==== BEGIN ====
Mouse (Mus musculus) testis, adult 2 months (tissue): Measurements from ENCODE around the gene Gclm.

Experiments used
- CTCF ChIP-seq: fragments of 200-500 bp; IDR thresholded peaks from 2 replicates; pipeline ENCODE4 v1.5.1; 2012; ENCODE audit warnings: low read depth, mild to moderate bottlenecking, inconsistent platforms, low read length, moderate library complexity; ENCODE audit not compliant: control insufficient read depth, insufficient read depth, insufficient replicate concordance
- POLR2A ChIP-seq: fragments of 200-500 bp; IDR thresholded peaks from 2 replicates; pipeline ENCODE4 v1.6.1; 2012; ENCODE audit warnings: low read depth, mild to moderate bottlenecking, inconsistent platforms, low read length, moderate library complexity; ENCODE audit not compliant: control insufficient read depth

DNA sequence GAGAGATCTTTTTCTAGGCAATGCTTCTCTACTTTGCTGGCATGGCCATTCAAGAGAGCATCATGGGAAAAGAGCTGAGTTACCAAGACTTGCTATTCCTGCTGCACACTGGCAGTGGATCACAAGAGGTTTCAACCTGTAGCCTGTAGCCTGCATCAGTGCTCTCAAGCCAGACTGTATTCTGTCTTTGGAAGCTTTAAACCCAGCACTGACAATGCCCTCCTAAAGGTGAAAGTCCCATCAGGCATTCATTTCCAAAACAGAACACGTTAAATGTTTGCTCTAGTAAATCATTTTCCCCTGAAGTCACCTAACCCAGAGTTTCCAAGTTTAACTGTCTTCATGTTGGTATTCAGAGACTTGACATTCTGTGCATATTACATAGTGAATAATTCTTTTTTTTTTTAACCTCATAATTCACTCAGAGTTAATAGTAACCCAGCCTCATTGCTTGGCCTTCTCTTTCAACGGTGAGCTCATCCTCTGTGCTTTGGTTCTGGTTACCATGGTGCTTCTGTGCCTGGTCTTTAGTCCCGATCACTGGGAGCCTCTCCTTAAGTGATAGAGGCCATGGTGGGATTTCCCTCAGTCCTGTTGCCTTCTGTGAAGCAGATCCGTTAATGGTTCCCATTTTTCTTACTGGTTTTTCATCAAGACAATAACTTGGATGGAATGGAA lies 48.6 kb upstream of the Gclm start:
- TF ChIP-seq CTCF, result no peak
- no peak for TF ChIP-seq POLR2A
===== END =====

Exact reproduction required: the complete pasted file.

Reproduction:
Mouse (Mus musculus) testis, adult 2 months (tissue): Measurements from ENCODE around the gene Gclm.

Experiments used
- CTCF ChIP-seq: fragments of 200-500 bp; IDR thresholded peaks from 2 replicates; pipeline ENCODE4 v1.5.1; 2012; ENCODE audit warnings: low read depth, mild to moderate bottlenecking, inconsistent platforms, low read length, moderate library complexity; ENCODE audit not compliant: control insufficient read depth, insufficient read depth, insufficient replicate concordance
- POLR2A ChIP-seq: fragments of 200-500 bp; IDR thresholded peaks from 2 replicates; pipeline ENCODE4 v1.6.1; 2012; ENCODE audit warnings: low read depth, mild to moderate bottlenecking, inconsistent platforms, low read length, moderate library complexity; ENCODE audit not compliant: control insufficient read depth

DNA sequence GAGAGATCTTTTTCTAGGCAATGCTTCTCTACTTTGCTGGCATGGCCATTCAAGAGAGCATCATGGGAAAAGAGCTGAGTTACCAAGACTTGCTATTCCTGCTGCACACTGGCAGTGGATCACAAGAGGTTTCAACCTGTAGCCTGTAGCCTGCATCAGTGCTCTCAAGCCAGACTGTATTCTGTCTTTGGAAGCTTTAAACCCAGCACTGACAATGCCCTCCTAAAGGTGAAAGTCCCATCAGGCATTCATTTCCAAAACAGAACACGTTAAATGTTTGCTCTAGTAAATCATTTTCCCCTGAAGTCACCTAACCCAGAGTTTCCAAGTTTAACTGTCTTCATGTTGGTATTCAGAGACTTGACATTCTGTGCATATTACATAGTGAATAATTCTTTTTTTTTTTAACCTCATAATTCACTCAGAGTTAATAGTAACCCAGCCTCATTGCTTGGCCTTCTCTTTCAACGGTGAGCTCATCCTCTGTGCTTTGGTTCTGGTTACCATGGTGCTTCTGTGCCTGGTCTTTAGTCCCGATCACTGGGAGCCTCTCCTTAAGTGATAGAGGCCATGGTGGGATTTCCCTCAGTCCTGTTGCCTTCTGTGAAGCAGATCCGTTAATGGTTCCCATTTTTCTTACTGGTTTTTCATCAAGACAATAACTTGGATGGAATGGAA lies 48.6 kb upstream of the Gclm start:
- TF ChIP-seq CTCF, result no peak
- no peak for TF ChIP-seq POLR2A